In Canada, First Nations are constitutionally guaranteed the right to harvest salmon from the rivers, with a certain allocation for food, societal and ceremonial purposes, trumped by conservation measures. But numerous communities along the massive Fraser and Skeena Rivers have volunteered to dramatically scale back, if not halt, their annual harvest.
“Some of the First Nations say, ‘We’re bearing the brunt of first conservation,’ by limiting their fisheries,” said Gord Sterritt of the Upper Fraser Conservation Alliance. “I think we haven’t done enough to limit fisheries and curtail fisheries in the marine waters. The harvest … is huge and this year was no exception.”
Salmon spend much of their lives in cooler waters near Alaska. When fishing ships haul in large catches, they’re often grabbing salmon from rivers along the west coast, said Taylor, with no ability to determine the origin of the fish. The result is often an over-harvest of vulnerable river populations.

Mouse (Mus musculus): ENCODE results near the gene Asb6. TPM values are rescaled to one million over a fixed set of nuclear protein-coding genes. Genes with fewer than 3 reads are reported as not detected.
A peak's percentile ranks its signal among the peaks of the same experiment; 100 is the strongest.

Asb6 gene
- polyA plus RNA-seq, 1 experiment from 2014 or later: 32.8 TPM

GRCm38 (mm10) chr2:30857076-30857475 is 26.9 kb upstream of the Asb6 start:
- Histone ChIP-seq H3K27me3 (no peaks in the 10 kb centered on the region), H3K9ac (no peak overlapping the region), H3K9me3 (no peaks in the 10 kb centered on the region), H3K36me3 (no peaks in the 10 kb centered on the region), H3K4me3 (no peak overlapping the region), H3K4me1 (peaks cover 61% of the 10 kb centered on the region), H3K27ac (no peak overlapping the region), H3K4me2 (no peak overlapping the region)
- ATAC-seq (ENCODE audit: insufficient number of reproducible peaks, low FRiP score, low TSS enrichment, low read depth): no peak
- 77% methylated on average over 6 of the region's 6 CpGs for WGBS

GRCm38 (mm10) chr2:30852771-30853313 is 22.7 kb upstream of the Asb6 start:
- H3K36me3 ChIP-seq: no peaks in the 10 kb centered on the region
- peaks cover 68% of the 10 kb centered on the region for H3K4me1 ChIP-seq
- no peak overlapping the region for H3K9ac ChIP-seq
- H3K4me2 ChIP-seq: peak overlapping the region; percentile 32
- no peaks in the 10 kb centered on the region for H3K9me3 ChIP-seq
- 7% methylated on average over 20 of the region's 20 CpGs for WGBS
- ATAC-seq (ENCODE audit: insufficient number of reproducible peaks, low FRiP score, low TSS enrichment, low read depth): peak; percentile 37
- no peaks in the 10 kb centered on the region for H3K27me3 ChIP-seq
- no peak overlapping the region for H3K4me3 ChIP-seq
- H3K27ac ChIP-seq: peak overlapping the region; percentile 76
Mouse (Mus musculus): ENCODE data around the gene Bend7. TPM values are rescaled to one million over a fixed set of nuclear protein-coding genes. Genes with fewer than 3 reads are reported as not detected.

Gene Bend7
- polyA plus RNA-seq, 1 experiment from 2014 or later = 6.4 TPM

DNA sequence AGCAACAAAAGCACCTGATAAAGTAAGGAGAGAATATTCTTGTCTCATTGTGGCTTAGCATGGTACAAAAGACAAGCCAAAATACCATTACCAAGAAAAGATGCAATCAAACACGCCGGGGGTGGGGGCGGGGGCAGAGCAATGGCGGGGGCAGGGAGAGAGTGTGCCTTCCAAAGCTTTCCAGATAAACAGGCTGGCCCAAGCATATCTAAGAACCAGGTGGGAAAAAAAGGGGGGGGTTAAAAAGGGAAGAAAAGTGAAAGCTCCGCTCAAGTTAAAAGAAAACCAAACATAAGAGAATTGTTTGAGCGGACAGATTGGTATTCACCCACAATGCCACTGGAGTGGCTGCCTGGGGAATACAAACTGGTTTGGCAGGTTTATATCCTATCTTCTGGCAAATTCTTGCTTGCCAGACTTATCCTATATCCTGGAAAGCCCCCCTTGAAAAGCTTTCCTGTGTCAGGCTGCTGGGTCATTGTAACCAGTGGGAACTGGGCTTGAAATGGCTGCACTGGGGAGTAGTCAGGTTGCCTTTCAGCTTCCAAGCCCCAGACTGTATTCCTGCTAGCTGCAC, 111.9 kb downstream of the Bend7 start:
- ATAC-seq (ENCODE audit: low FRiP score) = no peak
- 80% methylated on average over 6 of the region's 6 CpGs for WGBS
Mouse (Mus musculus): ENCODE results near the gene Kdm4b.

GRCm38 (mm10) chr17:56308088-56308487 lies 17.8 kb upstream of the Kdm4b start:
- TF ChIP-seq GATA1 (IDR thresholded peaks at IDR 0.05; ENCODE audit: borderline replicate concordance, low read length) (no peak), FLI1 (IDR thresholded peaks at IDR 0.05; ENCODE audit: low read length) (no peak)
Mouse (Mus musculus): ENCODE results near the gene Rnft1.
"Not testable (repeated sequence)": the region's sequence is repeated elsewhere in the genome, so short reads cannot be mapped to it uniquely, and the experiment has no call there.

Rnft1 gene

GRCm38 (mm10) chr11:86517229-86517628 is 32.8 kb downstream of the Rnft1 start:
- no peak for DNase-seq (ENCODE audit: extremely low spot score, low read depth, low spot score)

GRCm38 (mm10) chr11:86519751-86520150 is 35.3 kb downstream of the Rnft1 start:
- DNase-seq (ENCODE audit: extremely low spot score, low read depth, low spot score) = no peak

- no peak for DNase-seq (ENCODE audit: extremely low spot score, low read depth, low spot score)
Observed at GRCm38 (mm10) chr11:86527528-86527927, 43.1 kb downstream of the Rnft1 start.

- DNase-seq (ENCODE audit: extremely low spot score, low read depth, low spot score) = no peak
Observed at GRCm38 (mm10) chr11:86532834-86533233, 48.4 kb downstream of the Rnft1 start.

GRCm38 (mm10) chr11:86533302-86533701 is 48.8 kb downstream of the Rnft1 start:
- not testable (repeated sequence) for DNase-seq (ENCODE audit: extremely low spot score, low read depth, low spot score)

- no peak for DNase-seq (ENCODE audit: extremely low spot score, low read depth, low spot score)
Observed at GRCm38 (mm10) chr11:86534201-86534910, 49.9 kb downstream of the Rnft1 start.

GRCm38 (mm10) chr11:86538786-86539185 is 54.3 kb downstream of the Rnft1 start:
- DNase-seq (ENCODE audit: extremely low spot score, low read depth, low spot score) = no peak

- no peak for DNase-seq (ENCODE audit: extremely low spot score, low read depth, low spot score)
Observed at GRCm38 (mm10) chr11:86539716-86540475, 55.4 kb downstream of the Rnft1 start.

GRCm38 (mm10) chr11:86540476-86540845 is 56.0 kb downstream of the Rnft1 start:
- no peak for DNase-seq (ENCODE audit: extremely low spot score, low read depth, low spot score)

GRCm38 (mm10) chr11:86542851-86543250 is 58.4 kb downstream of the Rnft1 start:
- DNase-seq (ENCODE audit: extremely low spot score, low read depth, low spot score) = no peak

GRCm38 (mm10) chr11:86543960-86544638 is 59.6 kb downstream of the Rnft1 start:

As the federal government eyes limiting the catch of Chinook in certain areas to help the killer whales, the closure of recreational fishing along a 70km corridor of the rugged coast of Vancouver Island has sent a chill throughout nearby small towns.
“Closures would crush us. At the gas pumps, restaurants, liquor stores, boat launches,” said Dan Drover, manager of an outfitter in Campbell River, a city dubbed the “Salmon Capital of the World” for its plentiful stock of Pacific salmon. “Our community grew up with [fishing] rods in our hands.”
The fisheries minister told the Guardian he wouldn’t rule out more closures for the region in the future. Earlier this summer, the US government closed salmon fishing along the mouth of the Columbia River for the first time in recent memory.